Ohinemuri Regional History Journal 8, October 1967
By R. W. LOWRY
The first tracks were those made by the feet of the Maoris, often from one Pa or waterway to another. Then cane haulage routes in the days of timber workers, and those governed by gold discoveries. Other factors which determined the nature and extent of our early roads were the growth of settlement, the kind of wheeled vehicles that superceded pack horses, and the amount of material and money available.
In the days when roads were fashioned with pick, shovel, wheelbarrow and "horse and dray", it was much easier and cheaper to go round nature's obstructions rather than through, over or under them. Topography largely decided the route. But the pioneer road makers did not at first appreciate the tricky problems involved in this new and rugged land with its copious rainfall, its erosion and its peculiar geological formation. They saw their fascines of manuka mangled in the mud, their puny wooden bridges washed away in the raging floods and their laboriously metalled roads slip down the "greasy-backs" on the hill sides into the gaping gullies.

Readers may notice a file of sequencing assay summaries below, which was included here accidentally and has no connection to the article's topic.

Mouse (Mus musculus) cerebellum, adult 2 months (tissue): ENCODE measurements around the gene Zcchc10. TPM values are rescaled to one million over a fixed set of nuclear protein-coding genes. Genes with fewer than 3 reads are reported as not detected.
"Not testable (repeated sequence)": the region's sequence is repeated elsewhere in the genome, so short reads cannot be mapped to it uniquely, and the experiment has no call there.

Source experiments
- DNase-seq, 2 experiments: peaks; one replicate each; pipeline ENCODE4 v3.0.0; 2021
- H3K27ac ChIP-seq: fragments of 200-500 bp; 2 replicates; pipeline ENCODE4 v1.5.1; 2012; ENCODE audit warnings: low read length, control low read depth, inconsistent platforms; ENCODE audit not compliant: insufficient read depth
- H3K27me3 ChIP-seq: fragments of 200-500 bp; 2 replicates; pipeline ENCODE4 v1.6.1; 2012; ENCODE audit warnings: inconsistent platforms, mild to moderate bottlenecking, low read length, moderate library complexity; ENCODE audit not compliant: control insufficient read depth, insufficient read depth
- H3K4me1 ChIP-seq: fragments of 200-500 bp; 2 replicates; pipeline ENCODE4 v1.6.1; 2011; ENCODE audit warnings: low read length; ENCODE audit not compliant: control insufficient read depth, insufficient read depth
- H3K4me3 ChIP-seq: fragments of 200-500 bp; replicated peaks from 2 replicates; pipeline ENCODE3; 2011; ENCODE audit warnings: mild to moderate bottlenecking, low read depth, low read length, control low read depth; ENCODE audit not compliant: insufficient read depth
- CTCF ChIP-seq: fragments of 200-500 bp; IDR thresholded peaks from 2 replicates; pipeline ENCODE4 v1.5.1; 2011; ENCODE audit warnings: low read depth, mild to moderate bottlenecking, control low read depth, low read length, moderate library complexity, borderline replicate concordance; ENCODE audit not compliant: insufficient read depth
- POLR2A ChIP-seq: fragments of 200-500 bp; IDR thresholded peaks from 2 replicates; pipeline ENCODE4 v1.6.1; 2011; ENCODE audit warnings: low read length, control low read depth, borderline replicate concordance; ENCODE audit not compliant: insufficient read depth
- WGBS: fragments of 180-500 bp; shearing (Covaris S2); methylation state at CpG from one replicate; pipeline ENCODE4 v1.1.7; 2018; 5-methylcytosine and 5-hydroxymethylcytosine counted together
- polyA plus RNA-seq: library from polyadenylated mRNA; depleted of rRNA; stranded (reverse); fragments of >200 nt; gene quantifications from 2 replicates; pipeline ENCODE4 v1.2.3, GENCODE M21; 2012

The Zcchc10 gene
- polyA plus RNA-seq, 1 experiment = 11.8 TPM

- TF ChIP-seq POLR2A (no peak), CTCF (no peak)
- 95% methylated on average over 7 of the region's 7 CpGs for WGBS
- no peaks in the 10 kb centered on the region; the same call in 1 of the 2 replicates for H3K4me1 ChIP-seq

Wayside "stonenappers" wielded their long-handled hammers to break into smaller pieces the great heaps of metal which had been brought to them by horse and dray from the nearest stream. Much of this was soon ground to dust by iron shod horses and vehicles and much seemed to disappear into the earth leaving great holes that needed constant repair. Even 50 years ago a set of chains for the tyres of motor cars was an essential piece of equipment.